Language Selection

English French German Italian Portuguese Spanish

Rock on with the top OSS music apps

Filed under
Software

The RIAA might as well give it up and move into the 21st Century - it is acting like a lone stranded Japanese soldier battling on in the Pacific in 1947. Despite all attempts to stem the flow, digital music stored on hard drives and flash disks has become the predominant music standard. We live in a world of Oggs, MP3s and MP4s; iPods and MP3 walkmans; MP3 car stereos and home media servers. The wars is definitely over.

If you don't work for the RIAA, and you're not an octogenarian living in a cave on a Pacific island wearing a very rusty helmet, then you probably have a fair collection of digital music by now - whether licensed or not. Now to manage it all and maybe even listen to it occasionally, from Abba to ZZ Top. Enter the wonderful world of open source music managers and players.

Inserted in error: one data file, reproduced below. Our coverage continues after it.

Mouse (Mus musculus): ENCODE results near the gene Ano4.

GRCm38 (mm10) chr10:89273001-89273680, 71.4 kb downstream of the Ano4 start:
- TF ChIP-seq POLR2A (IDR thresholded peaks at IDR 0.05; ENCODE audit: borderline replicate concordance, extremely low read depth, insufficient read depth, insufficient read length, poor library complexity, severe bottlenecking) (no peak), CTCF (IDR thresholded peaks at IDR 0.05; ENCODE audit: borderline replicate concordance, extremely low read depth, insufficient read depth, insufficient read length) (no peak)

Here's a list of Tectonic's favourite players and managers. We're not looking to start a religious debate, so if you think your player is infinitely superior to our choices, be sure to send us a comment.

Full Story.

More in Tux Machines

Red Hat News

Kernel Space/Linux

today's howtos

Ten Years as Desktop Linux User: My Open Source World, Then and Now

I've been a regular desktop Linux user for just about a decade now. What has changed in that time? Keep reading for a look back at all the ways that desktop Linux has become easier to use -- and those in which it has become more difficult -- over the past ten years. I installed Linux to my laptop for the first time in the summer of 2006. I started with SUSE, then moved onto Mandriva and finally settled on Fedora Core. By early 2007 I was using Fedora full time. There was no more Windows partition on my laptop. When I ran into problems or incompatibilities with Linux, my options were to sink or swim. There was no Windows to revert back to. Read more